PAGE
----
Indulge in Milad Spirit


Here are some things that you can do to get closer to the essence of the Prophet (pbuh) to commemorate the days of Milad. What better way but to remember him through accounts of his life and through a recollection of his praise over generations!


The Sealed Nectar by Safiur Rahman Al Mubarakpuri

One of the most read books on the life of Prophet (pbuh). This is the book you'd encounter the most in a bookstore for Prophet's (pbuh) biography. Written by Sheikh Safi-ur-Rahman al-Mubarkpuri, it was awarded the first prize by the World Muslim League. It is a great book to start learning about the life of Muhammad (pbuh) in a holistic manner.

Muhammad: His Life Based on the Earliest Sources by Martin Lings

Preferred by many, Martin Lings’ biography of Muhammad is a trustworthy and detailed book on the life of Prophet (pbuh). It is internationally acclaimed for the depth and veracity of its contents. Based on the sira, the eighth- and ninth-century Arabic biographies that recount numerous events in the prophet’s life, it contains original English translations of many important passages which revealed the presence and impact of Prophet Muhammad (pbuh) through the world and the people he encountered.

Muhammad by Maxime Rodison

Maxime Rodinson's Muhammad is considered a classic in the scholarship on the life of prophet (pbuh). From appearance, personality, background and society — it speaks vividly about the history of how Islam spread and Muhammad's (pbuh) life.

Enwrap by Zirrar

A collection of poetry and prose, this book, "brings together conversations, reflections and supplications from man to his Creator and to his beloved Prophet Muhammad".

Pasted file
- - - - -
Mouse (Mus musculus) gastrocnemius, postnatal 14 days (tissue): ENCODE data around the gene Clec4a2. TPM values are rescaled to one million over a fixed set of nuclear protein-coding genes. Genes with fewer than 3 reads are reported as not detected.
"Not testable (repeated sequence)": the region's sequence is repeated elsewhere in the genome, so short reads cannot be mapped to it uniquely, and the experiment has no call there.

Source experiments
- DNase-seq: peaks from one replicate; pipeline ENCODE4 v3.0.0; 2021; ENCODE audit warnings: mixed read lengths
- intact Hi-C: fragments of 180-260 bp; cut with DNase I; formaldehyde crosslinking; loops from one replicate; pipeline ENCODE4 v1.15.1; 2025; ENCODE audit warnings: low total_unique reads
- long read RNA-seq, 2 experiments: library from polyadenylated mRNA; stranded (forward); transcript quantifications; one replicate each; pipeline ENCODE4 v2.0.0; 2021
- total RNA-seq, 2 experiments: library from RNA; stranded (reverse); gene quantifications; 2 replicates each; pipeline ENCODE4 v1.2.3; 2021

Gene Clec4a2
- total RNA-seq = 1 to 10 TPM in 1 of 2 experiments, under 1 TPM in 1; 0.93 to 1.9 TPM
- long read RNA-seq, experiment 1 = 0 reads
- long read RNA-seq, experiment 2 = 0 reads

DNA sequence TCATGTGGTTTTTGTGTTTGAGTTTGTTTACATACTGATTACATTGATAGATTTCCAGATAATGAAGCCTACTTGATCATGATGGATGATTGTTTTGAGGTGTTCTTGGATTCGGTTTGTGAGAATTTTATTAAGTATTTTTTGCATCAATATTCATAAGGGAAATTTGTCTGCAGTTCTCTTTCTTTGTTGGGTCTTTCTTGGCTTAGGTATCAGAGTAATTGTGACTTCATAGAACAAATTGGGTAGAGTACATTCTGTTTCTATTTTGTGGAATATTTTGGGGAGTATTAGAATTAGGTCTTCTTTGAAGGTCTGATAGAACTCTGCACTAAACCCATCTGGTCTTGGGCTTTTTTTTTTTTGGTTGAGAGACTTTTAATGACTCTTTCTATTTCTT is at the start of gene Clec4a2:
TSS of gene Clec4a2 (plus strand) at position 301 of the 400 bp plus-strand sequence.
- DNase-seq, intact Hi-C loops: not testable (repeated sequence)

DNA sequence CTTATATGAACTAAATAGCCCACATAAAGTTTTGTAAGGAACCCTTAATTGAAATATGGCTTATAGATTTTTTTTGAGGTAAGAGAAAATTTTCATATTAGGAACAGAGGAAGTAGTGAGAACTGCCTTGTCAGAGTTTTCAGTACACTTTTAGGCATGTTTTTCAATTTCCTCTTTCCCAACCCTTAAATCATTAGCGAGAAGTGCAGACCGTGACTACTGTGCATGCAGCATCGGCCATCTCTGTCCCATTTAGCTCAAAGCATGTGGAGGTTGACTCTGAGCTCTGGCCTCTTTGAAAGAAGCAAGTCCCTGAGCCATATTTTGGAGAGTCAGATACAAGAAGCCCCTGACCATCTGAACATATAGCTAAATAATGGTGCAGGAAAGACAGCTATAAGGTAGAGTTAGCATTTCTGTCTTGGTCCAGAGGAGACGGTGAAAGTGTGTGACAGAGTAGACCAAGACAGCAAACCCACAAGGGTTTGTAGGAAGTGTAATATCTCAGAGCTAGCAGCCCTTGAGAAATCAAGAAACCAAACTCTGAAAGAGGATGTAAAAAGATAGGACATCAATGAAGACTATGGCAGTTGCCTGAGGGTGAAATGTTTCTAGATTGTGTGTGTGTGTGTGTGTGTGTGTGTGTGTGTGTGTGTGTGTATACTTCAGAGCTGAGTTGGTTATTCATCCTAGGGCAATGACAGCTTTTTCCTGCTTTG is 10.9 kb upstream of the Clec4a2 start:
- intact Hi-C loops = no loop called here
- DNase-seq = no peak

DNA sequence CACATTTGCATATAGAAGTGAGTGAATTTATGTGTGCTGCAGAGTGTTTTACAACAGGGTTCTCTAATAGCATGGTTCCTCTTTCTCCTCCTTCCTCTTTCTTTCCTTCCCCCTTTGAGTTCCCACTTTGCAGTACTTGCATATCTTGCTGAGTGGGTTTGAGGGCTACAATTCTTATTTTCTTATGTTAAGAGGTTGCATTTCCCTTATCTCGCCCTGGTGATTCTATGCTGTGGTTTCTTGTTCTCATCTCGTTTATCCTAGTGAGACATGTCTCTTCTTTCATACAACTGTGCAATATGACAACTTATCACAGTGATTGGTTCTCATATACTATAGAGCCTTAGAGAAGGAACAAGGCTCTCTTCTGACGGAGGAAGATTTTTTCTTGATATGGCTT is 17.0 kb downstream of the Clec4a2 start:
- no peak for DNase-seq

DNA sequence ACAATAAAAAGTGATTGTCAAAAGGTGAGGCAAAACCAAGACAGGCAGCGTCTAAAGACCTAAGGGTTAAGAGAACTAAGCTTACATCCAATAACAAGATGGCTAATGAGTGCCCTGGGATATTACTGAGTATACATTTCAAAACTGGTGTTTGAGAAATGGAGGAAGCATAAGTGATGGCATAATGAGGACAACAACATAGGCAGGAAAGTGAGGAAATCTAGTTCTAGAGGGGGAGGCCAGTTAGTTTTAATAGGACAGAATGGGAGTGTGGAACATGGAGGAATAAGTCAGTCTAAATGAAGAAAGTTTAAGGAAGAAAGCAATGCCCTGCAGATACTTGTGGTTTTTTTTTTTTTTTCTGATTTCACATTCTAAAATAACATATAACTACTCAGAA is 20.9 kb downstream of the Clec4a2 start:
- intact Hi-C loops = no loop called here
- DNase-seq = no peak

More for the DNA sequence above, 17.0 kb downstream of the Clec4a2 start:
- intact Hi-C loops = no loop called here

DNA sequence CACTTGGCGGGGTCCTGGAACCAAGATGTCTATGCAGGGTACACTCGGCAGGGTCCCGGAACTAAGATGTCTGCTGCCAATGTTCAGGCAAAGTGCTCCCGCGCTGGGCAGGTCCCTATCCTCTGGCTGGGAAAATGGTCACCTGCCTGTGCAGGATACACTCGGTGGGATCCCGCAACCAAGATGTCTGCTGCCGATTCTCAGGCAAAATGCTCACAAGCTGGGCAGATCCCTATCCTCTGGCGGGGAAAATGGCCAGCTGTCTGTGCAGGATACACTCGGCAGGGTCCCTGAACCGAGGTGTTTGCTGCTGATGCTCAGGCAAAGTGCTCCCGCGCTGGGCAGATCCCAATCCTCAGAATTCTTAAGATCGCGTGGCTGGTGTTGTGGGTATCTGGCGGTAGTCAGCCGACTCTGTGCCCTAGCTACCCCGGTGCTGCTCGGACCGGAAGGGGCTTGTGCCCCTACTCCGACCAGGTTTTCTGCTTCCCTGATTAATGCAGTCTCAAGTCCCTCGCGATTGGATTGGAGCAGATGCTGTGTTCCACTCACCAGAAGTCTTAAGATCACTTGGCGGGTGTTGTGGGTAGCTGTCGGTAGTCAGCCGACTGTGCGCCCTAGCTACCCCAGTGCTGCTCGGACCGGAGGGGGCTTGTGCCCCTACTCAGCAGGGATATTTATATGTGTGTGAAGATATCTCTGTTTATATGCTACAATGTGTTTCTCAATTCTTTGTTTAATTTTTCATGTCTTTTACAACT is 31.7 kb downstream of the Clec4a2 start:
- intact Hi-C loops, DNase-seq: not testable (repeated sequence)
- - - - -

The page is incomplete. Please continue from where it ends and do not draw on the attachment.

Beautifully crafted, its verses create an immersive bliss for the readers as they encounter their own love for the most beloved (pbuh). This effect can be summed up in the author's note which goes thus:

"One thousand three hundred and eighty-seven years have passed since our beloved Prophet (pbuh) left us. Enwrap is the unfolding of our mantle. Enwrap is a request to our Mustafa to pull us in, to cloak and envelop us. Enwrap is an attempt to reflect our place on this caravan, Enwrap asks for hands to be clasped in supplication as the burden has become too weighty. For who is better to ask for intercession than our Mustafa, our al-Shafi (intercessor)?"


Meeting Muhamad by Yaqeen Institute

A 33 episode series on all things about the Prophet (pbuh). From “his appearance”, to “attending his Khutbah”, “praying behind him”, “sitting in his circles”, “with him in the trenches”, “his blessed demeanor” - This series covers it all. It is extremely detailed and makes one feel as though one were transported into the times when the Prophet (pbuh) lived.

Seerah- Biography of Prophet (Pbuh) by Yasir Qadhi

A very detailed series on the life of the Prophet (pbuh) which is easy to understand and detailed at the same time.

The Life of Prophet by Hamza Yusuf

 This is yet another detailed series on the life of Prophet (pbuh). Its 40 parts are detailed accounts which cover a wide array of aspects allowing one to get acquainted to the details of the life of Muhammad (pbuh).


Tala’Al Badru Alayna

Tala’Al Badru Alayna is a nasheed which was reportedly sung by the Ansars upon the arrival of Prophet Muhammad (pbuh) at Medina.

It goes thus:

The full moon rose over us

From the valley of Wada‘

 And it is incumbent upon us to show gratitude

For as long as anyone in existence calls out to Allah

Oh our Messenger amongst us

Who comes with the exhortations to be heeded

You have brought to this city nobility

 Welcome you who call us to a good way

Qasida Burda

One of the most popular ode to Muhammad (pbuh) especially in South Asia. Qasīdat al-Burda, or al-Burda for short, is a thirteenth-century ode of praise for the Islamic prophet Muhammad composed by the eminent Sufi mystic Imam al-Busiri of Egypt.

You may recognise it by the lines:

Mawla Ya Salli Wa Sallim Daa’iman, Abadan

‘Ala Habeebika Khaiyril Khalqi Kullihimi.

Muhammadun Sayyidul Kawnayni Wath-Thaqalayn

Wal Fareeqayni Min ‘Urbiw-Wa Min ‘Ajami

Faslon ko Takaluf

Yet another classic in South Asia, this naat is a household tune. It was written by Professor Iqbal Azeem. Interesting trivia: It seems that Iqbal Azeem had written “Qaflon” instead of “Faslon” and this oversight got a permanent living out of reciter Qari Waheed Zafar Qasmi’s rendition of the naat.

Here are the iconic verses:

‘Faaslon Ko Takalluf hay hum se agar, hum bhi bebas nahin bay-sahara nahin’.

 If distance despises us, mind you that we are not powerless and helpless


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